B. Barak, T. Kabael

Anadolu University (TURKEY)
Science, Technology, Engineering, and Mathematics (STEM) fields are required functional thinking to understand functions of many variables in the real world situations. However, the development of functional thinking do not only take place in secondary or university grades. Development of students’ functional thinking commence in the elementary grades and proceed gradually [1]. Therefore, the function concept plays an important role in mathematics curriculums for all grades [2]. When considering the middle school mathematics teachers’ functional thinking abilities have an effect on the development of functional thinking in middle grades, the purpose of this study which is to investigate pre-service middle school mathematics teachers’ functional thinking abilities in the context of problem solving gains importance. This is a qualitatively designed study in which ten participants were purposively selected from pre-service middle school mathematics teachers attending Analysis II course to conduct clinical interviews. For clinical interviews, three real world problems were prepared in the context of one variable function by the researchers of the study. Obtained data from clinical interviews was analyzed by using three-phase qualitative data analysis method [3]. According to the results, it was seen that most of the participants could determine independent and dependent variables, but they had difficulties in representation of the function as the solution of the problem mathematically. It was seen that the participants represented the independent variable’s interval verbally. Moreover, although the participants were able to access their concept knowledge of function, they could not represent the solution as function correctly without any prompt by the interviewer.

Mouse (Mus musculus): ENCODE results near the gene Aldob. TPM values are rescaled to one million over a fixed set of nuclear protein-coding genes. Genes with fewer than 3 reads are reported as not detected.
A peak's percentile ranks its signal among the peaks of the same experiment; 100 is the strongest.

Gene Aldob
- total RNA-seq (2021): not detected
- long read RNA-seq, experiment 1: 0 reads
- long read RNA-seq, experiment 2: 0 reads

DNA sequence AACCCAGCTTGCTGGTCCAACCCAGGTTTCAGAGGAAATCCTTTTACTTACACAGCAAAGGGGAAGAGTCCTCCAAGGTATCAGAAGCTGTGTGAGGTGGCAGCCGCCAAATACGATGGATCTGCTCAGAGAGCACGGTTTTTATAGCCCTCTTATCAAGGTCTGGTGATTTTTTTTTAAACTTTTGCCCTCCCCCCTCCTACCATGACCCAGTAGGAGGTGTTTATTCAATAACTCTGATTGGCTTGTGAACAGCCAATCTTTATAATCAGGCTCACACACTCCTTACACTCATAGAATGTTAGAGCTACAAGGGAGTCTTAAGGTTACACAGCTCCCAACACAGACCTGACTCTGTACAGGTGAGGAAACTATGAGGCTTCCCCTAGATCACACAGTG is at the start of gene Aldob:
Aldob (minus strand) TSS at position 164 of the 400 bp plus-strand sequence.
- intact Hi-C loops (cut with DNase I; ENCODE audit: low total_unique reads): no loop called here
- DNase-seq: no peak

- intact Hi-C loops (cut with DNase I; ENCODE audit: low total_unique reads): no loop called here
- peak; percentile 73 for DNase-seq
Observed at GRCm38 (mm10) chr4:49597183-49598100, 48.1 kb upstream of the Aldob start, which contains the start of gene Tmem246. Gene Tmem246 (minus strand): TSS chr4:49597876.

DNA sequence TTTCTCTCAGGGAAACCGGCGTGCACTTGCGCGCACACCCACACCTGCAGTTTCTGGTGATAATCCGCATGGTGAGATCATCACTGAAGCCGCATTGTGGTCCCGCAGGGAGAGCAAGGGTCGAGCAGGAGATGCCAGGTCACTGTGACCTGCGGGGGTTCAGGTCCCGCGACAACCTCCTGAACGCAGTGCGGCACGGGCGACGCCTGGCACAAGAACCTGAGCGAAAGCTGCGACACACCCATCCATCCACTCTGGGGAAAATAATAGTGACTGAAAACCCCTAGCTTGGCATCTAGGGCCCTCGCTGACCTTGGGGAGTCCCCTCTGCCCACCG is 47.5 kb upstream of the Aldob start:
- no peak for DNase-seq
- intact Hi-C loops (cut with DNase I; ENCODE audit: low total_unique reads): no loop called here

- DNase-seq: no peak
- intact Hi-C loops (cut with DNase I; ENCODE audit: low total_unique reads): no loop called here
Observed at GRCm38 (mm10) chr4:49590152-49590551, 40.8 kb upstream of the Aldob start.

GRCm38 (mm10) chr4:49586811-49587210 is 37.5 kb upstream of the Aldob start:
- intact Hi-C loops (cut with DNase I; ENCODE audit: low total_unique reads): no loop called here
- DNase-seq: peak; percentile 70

[1] Warren, E. A., Cooper, T. J., & Lamb, J. T. (2006). Investigating functional thinking in the elementary classroom: Foundations of early algebraic reasoning. Journal of Mathematical Behavior, 25, 208-223.
[2] Clement, L. (2001). What do students really know about functions? The National Council of Teachers of Mathematics, 94(9), 745-748.
[3] Miles, M., & Huberman, A. M. (1994). Qualitative data analysis: an expanded sourcebook. Thousand Oaks, CA: Sage.